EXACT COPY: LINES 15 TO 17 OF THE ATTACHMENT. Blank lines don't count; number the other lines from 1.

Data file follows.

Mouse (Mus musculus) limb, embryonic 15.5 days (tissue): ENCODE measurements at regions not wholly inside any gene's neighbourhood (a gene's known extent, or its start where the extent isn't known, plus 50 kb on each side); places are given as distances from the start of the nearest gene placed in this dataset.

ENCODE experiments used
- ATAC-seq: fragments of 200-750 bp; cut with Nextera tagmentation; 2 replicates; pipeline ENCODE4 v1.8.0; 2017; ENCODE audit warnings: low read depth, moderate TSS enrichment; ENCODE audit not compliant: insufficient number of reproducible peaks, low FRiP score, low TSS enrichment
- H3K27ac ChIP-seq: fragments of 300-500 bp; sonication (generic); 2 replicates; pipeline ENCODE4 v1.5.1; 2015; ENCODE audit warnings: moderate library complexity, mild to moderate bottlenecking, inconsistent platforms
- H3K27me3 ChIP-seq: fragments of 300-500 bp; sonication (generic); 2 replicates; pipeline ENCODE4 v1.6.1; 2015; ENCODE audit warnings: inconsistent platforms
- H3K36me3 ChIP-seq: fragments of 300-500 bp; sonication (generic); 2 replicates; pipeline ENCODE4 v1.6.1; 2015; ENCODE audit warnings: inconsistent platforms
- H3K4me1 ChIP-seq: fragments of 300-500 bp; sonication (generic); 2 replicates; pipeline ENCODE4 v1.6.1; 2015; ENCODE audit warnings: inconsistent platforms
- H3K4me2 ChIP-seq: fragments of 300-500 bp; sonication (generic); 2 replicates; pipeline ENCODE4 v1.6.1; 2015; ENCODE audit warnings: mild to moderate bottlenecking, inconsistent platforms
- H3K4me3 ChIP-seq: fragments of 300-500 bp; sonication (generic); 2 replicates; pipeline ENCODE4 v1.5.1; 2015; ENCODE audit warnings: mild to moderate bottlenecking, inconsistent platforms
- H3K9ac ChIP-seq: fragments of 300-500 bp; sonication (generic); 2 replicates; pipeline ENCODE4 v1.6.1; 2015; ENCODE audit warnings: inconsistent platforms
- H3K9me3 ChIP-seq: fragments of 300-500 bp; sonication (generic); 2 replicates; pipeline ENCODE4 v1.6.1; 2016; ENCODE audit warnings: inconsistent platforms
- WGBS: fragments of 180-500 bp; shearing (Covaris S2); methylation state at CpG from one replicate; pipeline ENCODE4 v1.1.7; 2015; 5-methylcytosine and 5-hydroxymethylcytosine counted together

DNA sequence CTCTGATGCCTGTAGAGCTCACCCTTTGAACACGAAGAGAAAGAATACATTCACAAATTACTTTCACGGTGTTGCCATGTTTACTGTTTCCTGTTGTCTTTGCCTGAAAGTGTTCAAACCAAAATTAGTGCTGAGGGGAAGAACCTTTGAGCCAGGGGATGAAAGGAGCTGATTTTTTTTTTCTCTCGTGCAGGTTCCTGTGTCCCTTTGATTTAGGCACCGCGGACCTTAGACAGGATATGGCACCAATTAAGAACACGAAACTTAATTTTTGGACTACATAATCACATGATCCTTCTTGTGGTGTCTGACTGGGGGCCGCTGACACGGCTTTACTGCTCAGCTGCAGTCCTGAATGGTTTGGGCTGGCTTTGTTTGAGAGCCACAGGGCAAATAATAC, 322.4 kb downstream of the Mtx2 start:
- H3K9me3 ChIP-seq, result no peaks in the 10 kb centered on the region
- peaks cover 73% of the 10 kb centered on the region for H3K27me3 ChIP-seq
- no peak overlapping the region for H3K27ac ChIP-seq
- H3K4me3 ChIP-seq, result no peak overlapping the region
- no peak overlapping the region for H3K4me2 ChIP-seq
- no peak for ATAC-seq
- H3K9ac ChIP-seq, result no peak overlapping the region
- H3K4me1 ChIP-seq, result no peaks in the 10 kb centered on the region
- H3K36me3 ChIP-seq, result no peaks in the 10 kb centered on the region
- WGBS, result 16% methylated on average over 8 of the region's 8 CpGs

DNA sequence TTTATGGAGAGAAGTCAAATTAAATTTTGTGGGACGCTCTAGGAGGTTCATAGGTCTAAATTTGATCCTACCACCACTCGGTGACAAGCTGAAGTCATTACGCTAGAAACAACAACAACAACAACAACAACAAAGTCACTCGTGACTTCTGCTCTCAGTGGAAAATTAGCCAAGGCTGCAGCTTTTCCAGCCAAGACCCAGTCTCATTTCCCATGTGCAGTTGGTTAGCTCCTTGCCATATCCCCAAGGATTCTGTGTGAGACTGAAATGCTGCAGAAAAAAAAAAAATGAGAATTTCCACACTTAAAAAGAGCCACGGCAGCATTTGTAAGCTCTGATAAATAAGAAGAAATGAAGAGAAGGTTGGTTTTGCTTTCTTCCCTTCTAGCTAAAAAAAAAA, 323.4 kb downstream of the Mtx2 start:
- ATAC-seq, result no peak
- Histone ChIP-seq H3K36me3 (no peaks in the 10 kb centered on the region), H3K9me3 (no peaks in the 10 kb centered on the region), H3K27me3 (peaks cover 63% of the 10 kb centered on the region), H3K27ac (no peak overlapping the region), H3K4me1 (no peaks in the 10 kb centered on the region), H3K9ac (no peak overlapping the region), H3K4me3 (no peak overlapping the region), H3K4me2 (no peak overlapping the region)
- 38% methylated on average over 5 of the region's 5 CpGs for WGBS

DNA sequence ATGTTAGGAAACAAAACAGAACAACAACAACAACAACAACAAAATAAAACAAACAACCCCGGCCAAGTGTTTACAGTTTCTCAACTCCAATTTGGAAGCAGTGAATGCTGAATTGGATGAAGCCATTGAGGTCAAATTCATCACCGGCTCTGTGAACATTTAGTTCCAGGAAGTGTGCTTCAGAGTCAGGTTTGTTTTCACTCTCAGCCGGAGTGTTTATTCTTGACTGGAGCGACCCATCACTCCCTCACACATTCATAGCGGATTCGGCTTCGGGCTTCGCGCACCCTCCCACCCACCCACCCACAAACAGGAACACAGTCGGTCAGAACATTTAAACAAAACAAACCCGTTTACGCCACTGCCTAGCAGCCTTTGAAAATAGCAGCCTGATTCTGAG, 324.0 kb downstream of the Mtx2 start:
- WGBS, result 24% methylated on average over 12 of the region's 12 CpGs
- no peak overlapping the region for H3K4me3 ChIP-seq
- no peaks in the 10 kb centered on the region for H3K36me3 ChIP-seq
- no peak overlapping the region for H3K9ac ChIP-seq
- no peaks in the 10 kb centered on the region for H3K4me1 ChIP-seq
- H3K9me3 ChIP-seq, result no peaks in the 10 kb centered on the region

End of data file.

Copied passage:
- peaks cover 73% of the 10 kb centered on the region for H3K27me3 ChIP-seq
- no peak overlapping the region for H3K27ac ChIP-seq
- H3K4me3 ChIP-seq, result no peak overlapping the region